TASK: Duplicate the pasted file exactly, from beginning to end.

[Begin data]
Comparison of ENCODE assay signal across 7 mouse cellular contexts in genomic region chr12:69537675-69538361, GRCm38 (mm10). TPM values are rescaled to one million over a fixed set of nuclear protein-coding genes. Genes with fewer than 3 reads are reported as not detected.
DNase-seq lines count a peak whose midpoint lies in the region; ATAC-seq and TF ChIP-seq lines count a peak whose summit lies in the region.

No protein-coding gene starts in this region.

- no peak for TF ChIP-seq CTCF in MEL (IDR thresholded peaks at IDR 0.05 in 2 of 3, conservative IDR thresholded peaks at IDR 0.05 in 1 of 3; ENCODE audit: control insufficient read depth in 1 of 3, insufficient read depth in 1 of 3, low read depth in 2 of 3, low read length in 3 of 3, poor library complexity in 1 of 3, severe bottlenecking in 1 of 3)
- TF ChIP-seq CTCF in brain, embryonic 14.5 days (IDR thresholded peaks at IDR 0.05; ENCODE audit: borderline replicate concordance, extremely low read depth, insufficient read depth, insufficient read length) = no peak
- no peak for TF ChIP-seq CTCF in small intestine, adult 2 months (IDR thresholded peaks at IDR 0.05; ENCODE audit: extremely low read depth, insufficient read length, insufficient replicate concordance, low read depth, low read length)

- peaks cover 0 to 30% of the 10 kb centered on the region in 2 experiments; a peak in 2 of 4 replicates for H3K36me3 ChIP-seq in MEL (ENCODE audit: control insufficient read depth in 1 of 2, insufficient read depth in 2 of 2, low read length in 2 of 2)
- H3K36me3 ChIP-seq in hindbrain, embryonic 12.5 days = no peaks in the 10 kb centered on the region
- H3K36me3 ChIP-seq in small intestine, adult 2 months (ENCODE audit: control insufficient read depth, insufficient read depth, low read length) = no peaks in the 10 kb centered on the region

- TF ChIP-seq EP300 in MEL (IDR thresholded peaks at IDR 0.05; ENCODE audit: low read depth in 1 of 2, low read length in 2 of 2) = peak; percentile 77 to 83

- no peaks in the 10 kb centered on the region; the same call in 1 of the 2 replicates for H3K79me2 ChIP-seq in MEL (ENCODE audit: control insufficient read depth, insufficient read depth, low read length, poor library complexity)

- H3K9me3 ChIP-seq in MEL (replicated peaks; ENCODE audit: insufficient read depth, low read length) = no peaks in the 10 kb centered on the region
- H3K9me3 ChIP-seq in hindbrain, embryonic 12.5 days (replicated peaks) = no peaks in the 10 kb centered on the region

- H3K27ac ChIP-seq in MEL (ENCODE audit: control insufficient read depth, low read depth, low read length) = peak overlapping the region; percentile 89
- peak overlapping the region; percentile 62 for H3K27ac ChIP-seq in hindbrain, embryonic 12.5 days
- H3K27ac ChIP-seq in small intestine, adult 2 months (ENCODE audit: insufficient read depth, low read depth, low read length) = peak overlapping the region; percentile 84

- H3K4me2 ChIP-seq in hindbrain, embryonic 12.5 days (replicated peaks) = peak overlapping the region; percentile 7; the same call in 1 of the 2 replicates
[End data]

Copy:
Comparison of ENCODE assay signal across 7 mouse cellular contexts in genomic region chr12:69537675-69538361, GRCm38 (mm10). TPM values are rescaled to one million over a fixed set of nuclear protein-coding genes. Genes with fewer than 3 reads are reported as not detected.
DNase-seq lines count a peak whose midpoint lies in the region; ATAC-seq and TF ChIP-seq lines count a peak whose summit lies in the region.

No protein-coding gene starts in this region.

- no peak for TF ChIP-seq CTCF in MEL (IDR thresholded peaks at IDR 0.05 in 2 of 3, conservative IDR thresholded peaks at IDR 0.05 in 1 of 3; ENCODE audit: control insufficient read depth in 1 of 3, insufficient read depth in 1 of 3, low read depth in 2 of 3, low read length in 3 of 3, poor library complexity in 1 of 3, severe bottlenecking in 1 of 3)
- TF ChIP-seq CTCF in brain, embryonic 14.5 days (IDR thresholded peaks at IDR 0.05; ENCODE audit: borderline replicate concordance, extremely low read depth, insufficient read depth, insufficient read length) = no peak
- no peak for TF ChIP-seq CTCF in small intestine, adult 2 months (IDR thresholded peaks at IDR 0.05; ENCODE audit: extremely low read depth, insufficient read length, insufficient replicate concordance, low read depth, low read length)

- peaks cover 0 to 30% of the 10 kb centered on the region in 2 experiments; a peak in 2 of 4 replicates for H3K36me3 ChIP-seq in MEL (ENCODE audit: control insufficient read depth in 1 of 2, insufficient read depth in 2 of 2, low read length in 2 of 2)
- H3K36me3 ChIP-seq in hindbrain, embryonic 12.5 days = no peaks in the 10 kb centered on the region
- H3K36me3 ChIP-seq in small intestine, adult 2 months (ENCODE audit: control insufficient read depth, insufficient read depth, low read length) = no peaks in the 10 kb centered on the region

- TF ChIP-seq EP300 in MEL (IDR thresholded peaks at IDR 0.05; ENCODE audit: low read depth in 1 of 2, low read length in 2 of 2) = peak; percentile 77 to 83

- no peaks in the 10 kb centered on the region; the same call in 1 of the 2 replicates for H3K79me2 ChIP-seq in MEL (ENCODE audit: control insufficient read depth, insufficient read depth, low read length, poor library complexity)

- H3K9me3 ChIP-seq in MEL (replicated peaks; ENCODE audit: insufficient read depth, low read length) = no peaks in the 10 kb centered on the region
- H3K9me3 ChIP-seq in hindbrain, embryonic 12.5 days (replicated peaks) = no peaks in the 10 kb centered on the region

- H3K27ac ChIP-seq in MEL (ENCODE audit: control insufficient read depth, low read depth, low read length) = peak overlapping the region; percentile 89
- peak overlapping the region; percentile 62 for H3K27ac ChIP-seq in hindbrain, embryonic 12.5 days
- H3K27ac ChIP-seq in small intestine, adult 2 months (ENCODE audit: insufficient read depth, low read depth, low read length) = peak overlapping the region; percentile 84

- H3K4me2 ChIP-seq in hindbrain, embryonic 12.5 days (replicated peaks) = peak overlapping the region; percentile 7; the same call in 1 of the 2 replicates